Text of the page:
Feed-In Tariff Costs Shared Across All Electricity Consumers
For those unfamiliar with feed-in tariffs, qualifying projects receive an above-market rate for the electricity they produce, fixed for a given time period (say 20 years). All of the electricity produced is sent into the grid. The costs of implementing the incentive program are then spread across all consumers of electricity. In general, the costs increase a customer's utility bill only slightly, while stimulating the development of renewable energy. Of all the ways of promoting renewable energy growth, though not widely adopted in North America, are found by many analyses to be the most cost-effective incentive program.
This is what the new Ontario program could offer:Biomass
Biomass projects of any size would receive 12.2¢/kWh.
Biogas projects less than 5 MW size would receive 14.7¢/kWh; those above 5 MW would receive 10.4¢/kWh.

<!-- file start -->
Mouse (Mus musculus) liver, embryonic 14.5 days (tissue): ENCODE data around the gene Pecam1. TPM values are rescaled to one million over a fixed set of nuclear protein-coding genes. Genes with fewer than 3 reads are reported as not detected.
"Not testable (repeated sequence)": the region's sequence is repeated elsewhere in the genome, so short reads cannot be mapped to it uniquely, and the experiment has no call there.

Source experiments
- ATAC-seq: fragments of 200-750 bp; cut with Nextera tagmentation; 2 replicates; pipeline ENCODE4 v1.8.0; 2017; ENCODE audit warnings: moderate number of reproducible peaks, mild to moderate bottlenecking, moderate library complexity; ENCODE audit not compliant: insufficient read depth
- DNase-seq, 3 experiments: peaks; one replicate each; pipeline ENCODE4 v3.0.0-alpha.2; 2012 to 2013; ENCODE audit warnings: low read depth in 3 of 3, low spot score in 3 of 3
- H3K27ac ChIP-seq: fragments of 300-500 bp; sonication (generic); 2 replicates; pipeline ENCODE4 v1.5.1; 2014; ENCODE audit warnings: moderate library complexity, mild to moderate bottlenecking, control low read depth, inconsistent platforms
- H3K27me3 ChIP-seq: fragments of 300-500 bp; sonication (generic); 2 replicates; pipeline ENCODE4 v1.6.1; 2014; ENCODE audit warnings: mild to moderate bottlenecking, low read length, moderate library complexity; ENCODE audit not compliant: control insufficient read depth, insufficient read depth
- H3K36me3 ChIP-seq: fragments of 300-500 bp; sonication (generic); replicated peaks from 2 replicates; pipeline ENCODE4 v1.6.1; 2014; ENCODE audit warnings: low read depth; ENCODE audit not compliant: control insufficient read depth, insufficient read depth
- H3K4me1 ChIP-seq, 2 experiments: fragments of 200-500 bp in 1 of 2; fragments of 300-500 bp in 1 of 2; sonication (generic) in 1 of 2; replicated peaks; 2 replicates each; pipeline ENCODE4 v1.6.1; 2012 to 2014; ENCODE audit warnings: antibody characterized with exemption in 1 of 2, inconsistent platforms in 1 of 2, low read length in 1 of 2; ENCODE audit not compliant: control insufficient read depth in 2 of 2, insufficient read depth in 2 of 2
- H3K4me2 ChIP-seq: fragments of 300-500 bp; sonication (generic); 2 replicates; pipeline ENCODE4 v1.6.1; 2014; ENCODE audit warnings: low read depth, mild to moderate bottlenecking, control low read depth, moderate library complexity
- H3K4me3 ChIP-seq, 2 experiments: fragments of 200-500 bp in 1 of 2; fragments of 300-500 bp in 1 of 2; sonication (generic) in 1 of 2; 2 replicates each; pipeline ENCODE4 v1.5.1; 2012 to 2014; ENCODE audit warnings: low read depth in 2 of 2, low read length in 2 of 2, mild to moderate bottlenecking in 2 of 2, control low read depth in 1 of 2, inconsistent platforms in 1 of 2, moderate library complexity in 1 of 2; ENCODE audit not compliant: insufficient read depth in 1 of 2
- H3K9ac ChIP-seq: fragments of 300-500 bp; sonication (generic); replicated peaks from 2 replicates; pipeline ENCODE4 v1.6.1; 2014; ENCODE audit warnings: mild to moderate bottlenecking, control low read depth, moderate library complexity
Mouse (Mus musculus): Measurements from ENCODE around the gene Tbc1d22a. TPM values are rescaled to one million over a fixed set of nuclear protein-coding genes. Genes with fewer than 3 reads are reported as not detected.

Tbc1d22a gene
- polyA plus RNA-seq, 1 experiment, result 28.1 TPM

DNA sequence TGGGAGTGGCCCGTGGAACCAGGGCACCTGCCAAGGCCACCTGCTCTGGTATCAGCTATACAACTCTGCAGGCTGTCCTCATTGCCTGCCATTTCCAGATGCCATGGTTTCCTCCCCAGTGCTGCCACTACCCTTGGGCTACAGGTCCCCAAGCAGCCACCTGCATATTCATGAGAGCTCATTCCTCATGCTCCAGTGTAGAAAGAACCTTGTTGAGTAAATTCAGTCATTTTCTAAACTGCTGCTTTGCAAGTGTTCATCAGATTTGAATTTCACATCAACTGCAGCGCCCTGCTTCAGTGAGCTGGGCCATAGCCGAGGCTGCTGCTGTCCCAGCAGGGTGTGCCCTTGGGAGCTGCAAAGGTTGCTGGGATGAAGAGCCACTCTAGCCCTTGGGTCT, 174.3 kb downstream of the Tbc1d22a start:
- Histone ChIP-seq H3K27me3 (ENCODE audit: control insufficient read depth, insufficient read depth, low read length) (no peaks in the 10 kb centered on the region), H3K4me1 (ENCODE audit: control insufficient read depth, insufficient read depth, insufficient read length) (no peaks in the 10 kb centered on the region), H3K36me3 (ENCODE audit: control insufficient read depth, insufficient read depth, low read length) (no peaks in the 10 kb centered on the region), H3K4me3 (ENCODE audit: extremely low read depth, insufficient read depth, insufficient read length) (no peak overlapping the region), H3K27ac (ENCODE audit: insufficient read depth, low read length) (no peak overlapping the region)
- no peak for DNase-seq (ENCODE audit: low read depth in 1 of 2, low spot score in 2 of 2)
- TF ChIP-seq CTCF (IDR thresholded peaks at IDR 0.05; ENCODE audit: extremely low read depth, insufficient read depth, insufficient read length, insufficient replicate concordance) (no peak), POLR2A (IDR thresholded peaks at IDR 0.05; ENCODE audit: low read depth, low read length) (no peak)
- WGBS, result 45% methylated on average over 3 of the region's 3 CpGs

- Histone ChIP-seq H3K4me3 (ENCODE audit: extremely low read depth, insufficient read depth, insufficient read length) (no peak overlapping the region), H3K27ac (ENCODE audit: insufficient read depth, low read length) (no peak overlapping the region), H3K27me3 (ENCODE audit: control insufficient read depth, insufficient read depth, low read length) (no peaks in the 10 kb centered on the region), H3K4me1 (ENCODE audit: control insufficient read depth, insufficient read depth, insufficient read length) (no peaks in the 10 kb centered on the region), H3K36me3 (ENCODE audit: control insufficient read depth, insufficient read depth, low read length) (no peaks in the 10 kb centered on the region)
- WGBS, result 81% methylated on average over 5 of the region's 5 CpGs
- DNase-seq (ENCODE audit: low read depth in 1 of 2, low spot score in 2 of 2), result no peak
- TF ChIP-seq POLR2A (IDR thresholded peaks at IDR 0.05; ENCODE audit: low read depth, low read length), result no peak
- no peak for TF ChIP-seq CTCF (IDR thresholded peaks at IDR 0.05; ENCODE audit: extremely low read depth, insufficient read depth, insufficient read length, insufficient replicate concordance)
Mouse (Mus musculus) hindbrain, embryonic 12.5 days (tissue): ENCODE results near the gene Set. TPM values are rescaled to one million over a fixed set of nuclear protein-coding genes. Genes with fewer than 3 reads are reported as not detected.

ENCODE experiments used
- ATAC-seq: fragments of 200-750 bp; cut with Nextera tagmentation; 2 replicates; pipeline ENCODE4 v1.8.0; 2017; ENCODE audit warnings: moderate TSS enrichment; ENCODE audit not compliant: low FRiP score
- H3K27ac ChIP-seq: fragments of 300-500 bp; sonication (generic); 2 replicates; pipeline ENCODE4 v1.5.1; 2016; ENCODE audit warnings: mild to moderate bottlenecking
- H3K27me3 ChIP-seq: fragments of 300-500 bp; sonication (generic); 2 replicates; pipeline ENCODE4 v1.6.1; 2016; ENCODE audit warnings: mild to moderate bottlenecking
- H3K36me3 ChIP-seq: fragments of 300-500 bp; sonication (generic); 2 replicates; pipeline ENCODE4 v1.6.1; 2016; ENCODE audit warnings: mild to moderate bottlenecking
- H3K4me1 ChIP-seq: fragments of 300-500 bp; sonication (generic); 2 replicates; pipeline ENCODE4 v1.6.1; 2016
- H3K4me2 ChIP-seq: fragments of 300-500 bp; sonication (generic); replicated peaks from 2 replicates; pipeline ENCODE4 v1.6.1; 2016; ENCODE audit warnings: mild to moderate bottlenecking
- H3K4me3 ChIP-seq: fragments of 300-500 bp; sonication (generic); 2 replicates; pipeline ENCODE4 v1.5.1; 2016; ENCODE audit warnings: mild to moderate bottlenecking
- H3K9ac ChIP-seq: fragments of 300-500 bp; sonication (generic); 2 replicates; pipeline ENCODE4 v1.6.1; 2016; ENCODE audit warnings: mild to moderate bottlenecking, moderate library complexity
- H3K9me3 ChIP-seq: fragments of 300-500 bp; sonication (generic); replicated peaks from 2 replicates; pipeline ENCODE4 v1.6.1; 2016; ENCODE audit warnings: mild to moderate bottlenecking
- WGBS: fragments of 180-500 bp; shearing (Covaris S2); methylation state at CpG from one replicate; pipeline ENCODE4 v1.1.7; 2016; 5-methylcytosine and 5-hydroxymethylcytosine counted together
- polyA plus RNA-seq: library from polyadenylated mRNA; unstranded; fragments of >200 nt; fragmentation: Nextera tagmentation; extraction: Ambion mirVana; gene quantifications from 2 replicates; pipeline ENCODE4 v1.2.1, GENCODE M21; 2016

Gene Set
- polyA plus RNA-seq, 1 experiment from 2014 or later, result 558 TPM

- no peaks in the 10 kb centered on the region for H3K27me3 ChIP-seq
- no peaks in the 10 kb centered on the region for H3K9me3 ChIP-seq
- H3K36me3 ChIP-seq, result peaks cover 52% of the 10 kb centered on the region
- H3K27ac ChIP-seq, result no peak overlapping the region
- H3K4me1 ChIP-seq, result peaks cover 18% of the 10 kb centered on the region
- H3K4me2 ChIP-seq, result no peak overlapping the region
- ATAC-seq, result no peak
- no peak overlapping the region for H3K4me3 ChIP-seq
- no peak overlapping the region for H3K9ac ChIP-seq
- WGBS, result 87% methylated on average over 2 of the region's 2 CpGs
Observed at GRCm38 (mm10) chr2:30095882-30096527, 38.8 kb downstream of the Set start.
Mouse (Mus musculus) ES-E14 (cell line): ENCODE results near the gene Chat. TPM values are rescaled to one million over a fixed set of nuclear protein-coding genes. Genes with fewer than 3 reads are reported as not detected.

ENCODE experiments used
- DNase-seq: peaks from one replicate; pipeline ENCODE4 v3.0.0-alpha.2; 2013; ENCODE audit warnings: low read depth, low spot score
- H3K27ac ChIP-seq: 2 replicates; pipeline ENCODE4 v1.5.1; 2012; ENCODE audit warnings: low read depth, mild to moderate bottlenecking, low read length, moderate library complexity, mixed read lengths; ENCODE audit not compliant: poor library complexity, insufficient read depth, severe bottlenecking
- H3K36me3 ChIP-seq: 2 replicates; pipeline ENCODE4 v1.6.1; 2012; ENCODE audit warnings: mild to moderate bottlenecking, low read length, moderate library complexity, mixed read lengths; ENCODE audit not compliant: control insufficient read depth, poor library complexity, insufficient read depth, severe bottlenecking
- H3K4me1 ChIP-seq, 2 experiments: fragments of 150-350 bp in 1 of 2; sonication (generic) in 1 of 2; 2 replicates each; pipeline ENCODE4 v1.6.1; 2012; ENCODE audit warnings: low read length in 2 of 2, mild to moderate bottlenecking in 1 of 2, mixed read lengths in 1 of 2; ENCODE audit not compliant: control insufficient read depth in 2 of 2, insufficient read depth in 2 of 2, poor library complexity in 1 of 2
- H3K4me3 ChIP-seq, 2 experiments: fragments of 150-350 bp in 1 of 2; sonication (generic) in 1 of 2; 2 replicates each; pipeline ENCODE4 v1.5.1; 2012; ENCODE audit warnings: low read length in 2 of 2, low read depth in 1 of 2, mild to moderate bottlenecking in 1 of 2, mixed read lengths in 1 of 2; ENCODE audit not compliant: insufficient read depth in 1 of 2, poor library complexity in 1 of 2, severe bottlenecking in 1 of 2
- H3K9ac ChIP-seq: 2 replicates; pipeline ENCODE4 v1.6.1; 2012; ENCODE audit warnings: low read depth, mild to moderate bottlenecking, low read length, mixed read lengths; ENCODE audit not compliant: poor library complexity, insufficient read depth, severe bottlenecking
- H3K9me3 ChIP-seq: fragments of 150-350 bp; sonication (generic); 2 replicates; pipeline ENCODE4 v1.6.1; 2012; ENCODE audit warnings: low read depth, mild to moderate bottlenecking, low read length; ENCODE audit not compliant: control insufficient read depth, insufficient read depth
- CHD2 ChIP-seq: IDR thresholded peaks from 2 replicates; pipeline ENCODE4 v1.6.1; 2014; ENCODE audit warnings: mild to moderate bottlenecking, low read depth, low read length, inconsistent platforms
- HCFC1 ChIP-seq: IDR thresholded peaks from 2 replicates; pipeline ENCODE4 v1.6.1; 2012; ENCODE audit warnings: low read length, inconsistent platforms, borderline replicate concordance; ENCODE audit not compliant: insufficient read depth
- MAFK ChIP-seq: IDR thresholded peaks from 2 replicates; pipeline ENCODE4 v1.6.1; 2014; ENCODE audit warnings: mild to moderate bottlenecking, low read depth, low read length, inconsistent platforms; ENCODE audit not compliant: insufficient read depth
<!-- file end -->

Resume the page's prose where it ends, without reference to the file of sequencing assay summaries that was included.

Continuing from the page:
Hydropower projects of less than 50 MW would receive 12.9¢/kWh. Community-based projects of less than 2 MW would receive 13.4¢/kWh.
Landfill Gas projects of less than 5 MW would receive 11.1¢/kWh; those greater than 5 MW would receive 10.3¢/kWh.
Here's where it gets a bit more complicated:
Rooftop systems of less than 10 kW would get 80.2¢/kWh. That's about thirteen times the going rate for electricity and slightly less than double the previous feed-in tariff.
Rooftop systems of 10-100 kW would receive 71.3¢/kWh, while projects of 100-500 kW size would receive 63.5¢/kWh.
Ground mounted solar PV systems of less than 10 MW size would receive 44.3¢/kWh.
Onshore wind power projects of any size would receive 13.5¢/kWh, while offshore wind power projects would receive 19¢/kWh. Community based wind power projects of less than 10 MW would receive the greatest incentive, 14.4¢/kWh.
If approved, these rates would go into effect by June.
via: Toronto Star, Clean Break
photo: Dominic Alves via flickr
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